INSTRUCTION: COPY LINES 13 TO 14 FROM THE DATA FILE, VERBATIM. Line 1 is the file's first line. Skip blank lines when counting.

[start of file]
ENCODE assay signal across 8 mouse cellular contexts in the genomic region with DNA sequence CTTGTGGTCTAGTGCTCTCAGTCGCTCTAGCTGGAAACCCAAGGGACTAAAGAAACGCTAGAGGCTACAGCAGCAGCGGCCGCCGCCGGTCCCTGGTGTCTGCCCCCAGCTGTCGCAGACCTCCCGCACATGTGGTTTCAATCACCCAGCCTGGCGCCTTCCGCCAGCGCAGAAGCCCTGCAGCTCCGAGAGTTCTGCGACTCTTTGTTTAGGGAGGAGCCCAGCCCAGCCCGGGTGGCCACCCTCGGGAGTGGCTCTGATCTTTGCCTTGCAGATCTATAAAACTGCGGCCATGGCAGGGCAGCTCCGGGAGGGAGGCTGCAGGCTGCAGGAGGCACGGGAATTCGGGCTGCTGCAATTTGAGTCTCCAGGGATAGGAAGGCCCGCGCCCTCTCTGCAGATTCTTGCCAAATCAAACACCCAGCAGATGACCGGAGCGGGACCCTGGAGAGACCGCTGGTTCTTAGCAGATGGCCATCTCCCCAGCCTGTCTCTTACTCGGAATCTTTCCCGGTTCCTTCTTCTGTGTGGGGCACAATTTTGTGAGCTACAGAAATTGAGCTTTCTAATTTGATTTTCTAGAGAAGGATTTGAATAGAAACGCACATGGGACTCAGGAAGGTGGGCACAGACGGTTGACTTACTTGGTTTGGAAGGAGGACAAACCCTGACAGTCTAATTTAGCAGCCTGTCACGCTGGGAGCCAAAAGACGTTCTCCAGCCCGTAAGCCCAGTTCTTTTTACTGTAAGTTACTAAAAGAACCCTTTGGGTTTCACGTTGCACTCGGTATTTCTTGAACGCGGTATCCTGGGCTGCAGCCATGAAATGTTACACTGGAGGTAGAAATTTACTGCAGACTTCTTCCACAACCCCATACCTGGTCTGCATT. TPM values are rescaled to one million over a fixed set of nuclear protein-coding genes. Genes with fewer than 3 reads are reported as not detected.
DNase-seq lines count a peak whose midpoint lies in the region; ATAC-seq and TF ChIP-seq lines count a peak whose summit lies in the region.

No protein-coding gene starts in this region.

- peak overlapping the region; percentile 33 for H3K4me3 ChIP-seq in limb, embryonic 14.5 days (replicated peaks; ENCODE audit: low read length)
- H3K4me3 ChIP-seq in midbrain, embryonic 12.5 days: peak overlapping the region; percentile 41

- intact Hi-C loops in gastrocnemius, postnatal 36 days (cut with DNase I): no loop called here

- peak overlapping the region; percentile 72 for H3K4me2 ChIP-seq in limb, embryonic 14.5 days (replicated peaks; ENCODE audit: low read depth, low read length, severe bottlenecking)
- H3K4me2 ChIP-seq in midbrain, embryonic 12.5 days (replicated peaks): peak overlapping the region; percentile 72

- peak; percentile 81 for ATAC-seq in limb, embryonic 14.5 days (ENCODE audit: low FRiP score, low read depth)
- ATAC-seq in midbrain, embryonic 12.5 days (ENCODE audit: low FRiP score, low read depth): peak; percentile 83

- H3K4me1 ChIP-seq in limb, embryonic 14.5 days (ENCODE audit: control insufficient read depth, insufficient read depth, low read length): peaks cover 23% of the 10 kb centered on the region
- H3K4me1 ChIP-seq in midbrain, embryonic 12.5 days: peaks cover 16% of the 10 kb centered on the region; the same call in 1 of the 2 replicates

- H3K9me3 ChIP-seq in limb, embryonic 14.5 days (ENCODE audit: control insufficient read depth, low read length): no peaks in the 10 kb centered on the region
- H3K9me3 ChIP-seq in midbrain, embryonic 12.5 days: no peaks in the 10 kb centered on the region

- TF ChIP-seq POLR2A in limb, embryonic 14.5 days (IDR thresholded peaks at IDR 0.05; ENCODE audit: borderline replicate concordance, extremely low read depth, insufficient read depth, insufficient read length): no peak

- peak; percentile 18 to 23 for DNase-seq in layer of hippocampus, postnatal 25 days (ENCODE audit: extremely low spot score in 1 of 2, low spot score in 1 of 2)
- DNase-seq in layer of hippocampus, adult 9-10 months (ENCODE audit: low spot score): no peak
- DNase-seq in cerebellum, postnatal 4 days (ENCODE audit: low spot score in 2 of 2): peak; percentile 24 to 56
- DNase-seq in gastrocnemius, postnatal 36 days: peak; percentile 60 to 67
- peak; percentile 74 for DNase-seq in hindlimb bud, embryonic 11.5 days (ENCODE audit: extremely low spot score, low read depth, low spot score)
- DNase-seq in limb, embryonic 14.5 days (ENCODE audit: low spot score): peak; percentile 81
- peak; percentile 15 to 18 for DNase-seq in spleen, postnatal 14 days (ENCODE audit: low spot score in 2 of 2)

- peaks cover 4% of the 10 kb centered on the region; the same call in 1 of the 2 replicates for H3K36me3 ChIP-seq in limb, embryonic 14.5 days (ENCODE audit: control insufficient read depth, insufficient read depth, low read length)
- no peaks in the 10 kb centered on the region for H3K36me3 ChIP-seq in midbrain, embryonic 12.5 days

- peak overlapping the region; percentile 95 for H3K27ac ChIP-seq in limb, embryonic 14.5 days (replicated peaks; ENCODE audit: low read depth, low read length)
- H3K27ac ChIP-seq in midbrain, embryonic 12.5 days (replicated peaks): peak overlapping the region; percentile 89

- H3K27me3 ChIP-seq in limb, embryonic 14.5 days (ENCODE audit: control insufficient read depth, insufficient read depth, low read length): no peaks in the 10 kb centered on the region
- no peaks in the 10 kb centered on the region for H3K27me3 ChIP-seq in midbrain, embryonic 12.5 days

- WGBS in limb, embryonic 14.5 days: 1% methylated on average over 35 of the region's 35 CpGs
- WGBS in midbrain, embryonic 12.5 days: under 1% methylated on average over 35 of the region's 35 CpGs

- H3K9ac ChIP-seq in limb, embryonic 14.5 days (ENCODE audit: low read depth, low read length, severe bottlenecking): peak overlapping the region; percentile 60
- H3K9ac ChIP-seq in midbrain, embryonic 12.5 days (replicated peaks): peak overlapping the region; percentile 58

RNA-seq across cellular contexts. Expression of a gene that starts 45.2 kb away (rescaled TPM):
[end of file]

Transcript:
- H3K9me3 ChIP-seq in limb, embryonic 14.5 days (ENCODE audit: control insufficient read depth, low read length): no peaks in the 10 kb centered on the region
- H3K9me3 ChIP-seq in midbrain, embryonic 12.5 days: no peaks in the 10 kb centered on the region